- Category of abelian groups
In

mathematics , the category**Ab**has theabelian group s as objects andgroup homomorphism s asmorphism s. This is the prototype of anabelian category .The

monomorphism s in**Ab**are theinjective group homomorphisms, theepimorphism s are thesurjective group homomorphisms, and theisomorphism s are thebijective group homomorphisms.The

zero object of**Ab**is the trivial group {0} which consists only of itsneutral element .Note that

**Ab**is afull subcategory of**Grp**, the category of "all" groups. The main difference between**Ab**and**Grp**is that the sum of two homomorphisms "f" and "g" between abelian groups is again a group homomorphism::("f"+"g")("x"+"y") = "f"("x"+"y") + "g"("x"+"y") = "f"("x") + "f"("y") + "g"("x") + "g"("y") : = "f"("x") + "g"("x") + "f"("y") + "g"("y") = ("f"+"g")("x") + ("f"+"g")("y")

The third equality requires the group to be abelian. This addition of morphism turns

**Ab**into apreadditive category , and because thedirect sum of finitely many abelian groups yields abiproduct , we indeed have anadditive category .In

**Ab**, the notion of kernel in the category theory sense coincides with kernel in the algebraic sense, i.e.: the kernel of the morphism "f" : "A" → "B" is the subgroup "K" of "A" defined by "K" = {"x" in "A" : "f"("x") = 0}, together with the inclusion homomorphism "i" : "K" → "A". The same is true forcokernel s: the cokernel of "f" is thequotient group "C" = "B"/"f"("A") together with the natural projection "p" : "B" → "C". (Note a further crucial difference between**Ab**and**Grp**: in**Grp**it can happen that "f"("A") is not anormal subgroup of "B", and that therefore the quotient group "B"/"f"("A") cannot be formed.) With these concrete descriptions of kernels and cokernels, it is quite easy to check that**Ab**is indeed anabelian category .The product in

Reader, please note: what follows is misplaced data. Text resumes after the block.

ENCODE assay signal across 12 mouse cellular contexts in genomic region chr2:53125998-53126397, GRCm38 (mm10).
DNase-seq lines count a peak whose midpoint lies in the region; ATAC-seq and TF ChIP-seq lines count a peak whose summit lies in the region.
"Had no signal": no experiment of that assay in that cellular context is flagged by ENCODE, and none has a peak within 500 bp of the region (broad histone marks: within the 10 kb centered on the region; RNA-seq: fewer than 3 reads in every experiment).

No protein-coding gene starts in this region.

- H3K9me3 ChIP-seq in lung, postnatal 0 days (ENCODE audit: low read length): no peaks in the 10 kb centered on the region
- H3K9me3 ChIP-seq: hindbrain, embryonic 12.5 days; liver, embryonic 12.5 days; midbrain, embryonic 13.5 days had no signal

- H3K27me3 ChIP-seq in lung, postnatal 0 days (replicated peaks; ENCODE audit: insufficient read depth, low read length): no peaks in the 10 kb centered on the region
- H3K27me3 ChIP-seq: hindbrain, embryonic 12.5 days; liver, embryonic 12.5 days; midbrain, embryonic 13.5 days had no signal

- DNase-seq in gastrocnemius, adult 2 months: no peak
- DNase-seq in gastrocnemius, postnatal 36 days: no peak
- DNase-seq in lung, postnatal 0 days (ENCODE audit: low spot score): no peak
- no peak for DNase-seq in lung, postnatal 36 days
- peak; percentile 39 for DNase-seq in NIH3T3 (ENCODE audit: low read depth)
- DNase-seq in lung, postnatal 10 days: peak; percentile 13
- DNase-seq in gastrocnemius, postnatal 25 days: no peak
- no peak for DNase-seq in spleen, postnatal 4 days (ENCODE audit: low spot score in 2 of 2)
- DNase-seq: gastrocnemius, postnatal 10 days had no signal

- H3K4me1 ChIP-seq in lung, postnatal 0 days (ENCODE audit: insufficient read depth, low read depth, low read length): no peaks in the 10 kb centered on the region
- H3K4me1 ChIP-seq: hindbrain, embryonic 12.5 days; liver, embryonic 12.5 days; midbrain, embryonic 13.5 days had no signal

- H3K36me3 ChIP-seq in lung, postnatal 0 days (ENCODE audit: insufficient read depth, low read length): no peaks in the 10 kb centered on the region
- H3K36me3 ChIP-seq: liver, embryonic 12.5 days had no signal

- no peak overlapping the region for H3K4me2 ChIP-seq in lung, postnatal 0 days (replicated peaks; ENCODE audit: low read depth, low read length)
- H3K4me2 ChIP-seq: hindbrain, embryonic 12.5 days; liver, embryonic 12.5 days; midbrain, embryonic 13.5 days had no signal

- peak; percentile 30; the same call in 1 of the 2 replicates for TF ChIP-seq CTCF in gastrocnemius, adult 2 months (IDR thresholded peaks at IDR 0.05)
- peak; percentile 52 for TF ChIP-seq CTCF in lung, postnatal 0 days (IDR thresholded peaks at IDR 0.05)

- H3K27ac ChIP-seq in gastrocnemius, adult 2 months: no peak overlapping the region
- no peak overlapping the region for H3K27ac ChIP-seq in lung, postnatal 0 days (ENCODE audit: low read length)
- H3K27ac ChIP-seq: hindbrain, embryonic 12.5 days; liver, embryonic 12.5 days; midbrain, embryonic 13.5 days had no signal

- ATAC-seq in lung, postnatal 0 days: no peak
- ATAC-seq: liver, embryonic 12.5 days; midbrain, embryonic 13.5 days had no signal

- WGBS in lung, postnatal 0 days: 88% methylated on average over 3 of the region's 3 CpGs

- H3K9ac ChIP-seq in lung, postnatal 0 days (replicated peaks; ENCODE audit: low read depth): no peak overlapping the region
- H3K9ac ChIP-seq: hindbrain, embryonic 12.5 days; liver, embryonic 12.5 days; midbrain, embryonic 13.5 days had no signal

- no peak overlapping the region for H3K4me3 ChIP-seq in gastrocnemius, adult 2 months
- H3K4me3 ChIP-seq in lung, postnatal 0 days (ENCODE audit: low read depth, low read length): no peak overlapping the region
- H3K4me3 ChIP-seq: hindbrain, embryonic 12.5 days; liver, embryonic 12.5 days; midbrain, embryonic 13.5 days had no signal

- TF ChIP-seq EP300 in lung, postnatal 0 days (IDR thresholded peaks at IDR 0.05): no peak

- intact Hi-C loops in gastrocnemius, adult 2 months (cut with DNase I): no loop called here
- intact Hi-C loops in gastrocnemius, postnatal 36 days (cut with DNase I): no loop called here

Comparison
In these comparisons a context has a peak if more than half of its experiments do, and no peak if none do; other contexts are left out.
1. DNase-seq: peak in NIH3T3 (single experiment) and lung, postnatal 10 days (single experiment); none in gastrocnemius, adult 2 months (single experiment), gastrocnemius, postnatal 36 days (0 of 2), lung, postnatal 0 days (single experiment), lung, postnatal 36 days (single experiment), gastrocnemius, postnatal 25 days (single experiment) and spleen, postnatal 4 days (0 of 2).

**Ab**is given by the product of groups, formed by taking thecartesian product of the underlying sets and performing the group operation componentwise. Because**Ab**has kernels, one can then show that**Ab**is acomplete category . Thecoproduct in**Ab**is given by thedirect sum of groups; since**Ab**has cokernels, it follows that**Ab**is alsococomplete .Taking

direct limit s in**Ab**is anexact functor , which turns**Ab**into anAb5 category .We have a

forgetful functor **Ab**→**Set**which assigns to each abelian group the underlying set, and to each group homomorphism the underlying function. This functor is faithful, and therefore**Ab**is aconcrete category . The forgetful functor has a left adjoint (which associates to a given set thefree abelian group with that set as basis) but does not have a right adjoint.An object in

**Ab**is injective if and only if it is divisible; it is projective if and only if it is a free abelian group. The category has a projective generator (**Z**) and aninjective cogenerator (**Q**/**Z**).Given two abelian groups "A" and "B", their

tensor product "A"⊗"B" is defined; it is again an abelian group. With this notion of product,**Ab**is a symmetric strict monoidal category.**Ab**is not cartesian closed (and therefore also not atopos ) since it lacksexponential object s.

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